• There is no positioning in the market (Not becoming a benchmark in your category). It is important to position your mobile app on competitive positioning compass. 

competitive positioning compass

  • Focusing on all the customer segment at once and never able to deliver for a single segment
  • Pricing, Distribution and Channels (need to think deep about it)
  • Committing to most common problem
  • Solving 80% of all app user’s problem but 100% of none

Lot of mobile app are not able to cross the chasm because of these generic problems:

  • Your app doesn’t excel at any one task.
  • Your app has too many features
  • Your app doesn’t have a strong onboarding process.
  • Your app isn’t providing strong, relevant content
  • You don’t provide aftermarket support
  • App retention rate is not your core metrics
  • Your customer success team is not good enough
  • Users are irritated with brainless updates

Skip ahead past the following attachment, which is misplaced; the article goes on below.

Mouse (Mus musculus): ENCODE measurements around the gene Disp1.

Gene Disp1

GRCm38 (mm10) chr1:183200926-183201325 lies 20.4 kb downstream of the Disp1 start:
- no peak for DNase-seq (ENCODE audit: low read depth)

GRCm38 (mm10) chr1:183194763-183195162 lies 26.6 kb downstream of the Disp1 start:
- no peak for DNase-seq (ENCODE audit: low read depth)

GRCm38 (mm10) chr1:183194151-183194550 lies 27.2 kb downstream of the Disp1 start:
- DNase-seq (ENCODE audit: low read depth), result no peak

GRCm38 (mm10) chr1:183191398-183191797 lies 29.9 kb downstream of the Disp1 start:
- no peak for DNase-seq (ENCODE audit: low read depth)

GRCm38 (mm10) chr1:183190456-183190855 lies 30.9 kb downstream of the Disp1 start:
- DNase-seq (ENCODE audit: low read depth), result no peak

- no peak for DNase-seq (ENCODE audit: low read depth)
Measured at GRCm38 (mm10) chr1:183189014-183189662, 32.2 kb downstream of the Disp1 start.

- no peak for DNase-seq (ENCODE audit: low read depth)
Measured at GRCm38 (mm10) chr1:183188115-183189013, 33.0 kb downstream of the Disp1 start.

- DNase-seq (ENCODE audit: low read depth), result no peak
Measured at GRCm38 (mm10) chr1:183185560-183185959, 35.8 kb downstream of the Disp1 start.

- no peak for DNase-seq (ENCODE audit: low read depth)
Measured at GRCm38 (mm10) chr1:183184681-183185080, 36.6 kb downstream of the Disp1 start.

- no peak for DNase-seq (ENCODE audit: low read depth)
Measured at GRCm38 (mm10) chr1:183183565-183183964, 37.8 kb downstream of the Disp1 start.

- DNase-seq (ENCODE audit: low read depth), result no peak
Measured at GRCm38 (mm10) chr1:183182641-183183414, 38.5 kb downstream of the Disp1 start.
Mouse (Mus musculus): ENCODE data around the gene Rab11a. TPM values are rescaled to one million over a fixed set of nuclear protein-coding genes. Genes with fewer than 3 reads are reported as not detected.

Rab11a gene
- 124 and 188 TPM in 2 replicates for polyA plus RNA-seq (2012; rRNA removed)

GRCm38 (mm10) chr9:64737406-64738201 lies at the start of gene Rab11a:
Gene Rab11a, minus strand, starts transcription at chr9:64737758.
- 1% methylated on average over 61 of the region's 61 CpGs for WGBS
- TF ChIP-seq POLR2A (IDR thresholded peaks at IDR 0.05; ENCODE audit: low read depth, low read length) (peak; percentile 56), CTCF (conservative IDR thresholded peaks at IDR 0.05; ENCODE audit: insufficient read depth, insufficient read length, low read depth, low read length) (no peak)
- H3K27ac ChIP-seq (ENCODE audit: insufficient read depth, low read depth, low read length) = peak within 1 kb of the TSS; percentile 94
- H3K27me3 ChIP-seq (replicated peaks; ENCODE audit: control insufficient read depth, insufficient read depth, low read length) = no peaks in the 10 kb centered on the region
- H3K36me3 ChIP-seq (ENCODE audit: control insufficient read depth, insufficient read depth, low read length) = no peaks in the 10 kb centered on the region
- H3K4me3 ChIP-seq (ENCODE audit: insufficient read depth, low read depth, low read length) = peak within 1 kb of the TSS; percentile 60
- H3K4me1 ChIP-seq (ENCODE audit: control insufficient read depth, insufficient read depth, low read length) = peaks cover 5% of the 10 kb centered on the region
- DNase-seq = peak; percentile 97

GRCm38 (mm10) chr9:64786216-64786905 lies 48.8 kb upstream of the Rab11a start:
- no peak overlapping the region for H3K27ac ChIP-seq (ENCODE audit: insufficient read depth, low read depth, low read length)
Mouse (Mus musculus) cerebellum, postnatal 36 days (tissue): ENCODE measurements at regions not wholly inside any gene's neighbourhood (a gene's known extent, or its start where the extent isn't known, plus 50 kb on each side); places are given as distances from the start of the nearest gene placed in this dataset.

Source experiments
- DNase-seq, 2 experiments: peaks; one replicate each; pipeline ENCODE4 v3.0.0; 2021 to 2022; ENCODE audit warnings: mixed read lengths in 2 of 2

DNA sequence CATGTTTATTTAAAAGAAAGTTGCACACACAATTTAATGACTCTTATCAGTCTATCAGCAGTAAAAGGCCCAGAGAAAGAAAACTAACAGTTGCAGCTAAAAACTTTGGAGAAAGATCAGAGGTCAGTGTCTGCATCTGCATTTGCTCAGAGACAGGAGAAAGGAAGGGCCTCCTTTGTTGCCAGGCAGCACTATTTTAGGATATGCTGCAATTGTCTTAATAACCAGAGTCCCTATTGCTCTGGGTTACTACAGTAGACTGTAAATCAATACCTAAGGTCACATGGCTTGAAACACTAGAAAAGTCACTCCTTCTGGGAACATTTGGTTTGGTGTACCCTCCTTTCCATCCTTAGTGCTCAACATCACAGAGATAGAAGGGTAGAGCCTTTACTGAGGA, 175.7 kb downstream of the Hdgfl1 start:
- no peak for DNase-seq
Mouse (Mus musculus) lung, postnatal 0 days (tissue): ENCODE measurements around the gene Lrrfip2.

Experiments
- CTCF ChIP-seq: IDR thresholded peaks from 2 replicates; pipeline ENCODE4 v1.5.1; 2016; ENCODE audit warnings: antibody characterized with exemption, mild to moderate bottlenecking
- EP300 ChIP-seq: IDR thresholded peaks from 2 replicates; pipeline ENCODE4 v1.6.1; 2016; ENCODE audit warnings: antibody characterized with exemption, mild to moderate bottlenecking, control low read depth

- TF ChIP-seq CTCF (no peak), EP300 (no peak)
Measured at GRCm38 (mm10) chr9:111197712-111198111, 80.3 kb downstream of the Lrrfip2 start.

• Your app keeps crashing
  • Your app is slow
  • Your app asks for ratings at a bad time
  • Users are forced to login without first receiving value.
  • Your app derails users with intrusive advertisements
  • Your app asks for unnecessary (or poorly explained) permissions.
  • Asking for too personal of information upfront
  • It takes too many steps to complete a task
  • Your UI is too ahead of its time
  • You don’t update and improve your app often enough
  • Not addressing user issues

Conclusion: (Prepare for the ‘D-day’ solution)

In Short: Entire focus must turn towards a single segment with a compelling reason to buy, develope a whole product, become market leader.

How hard can it be?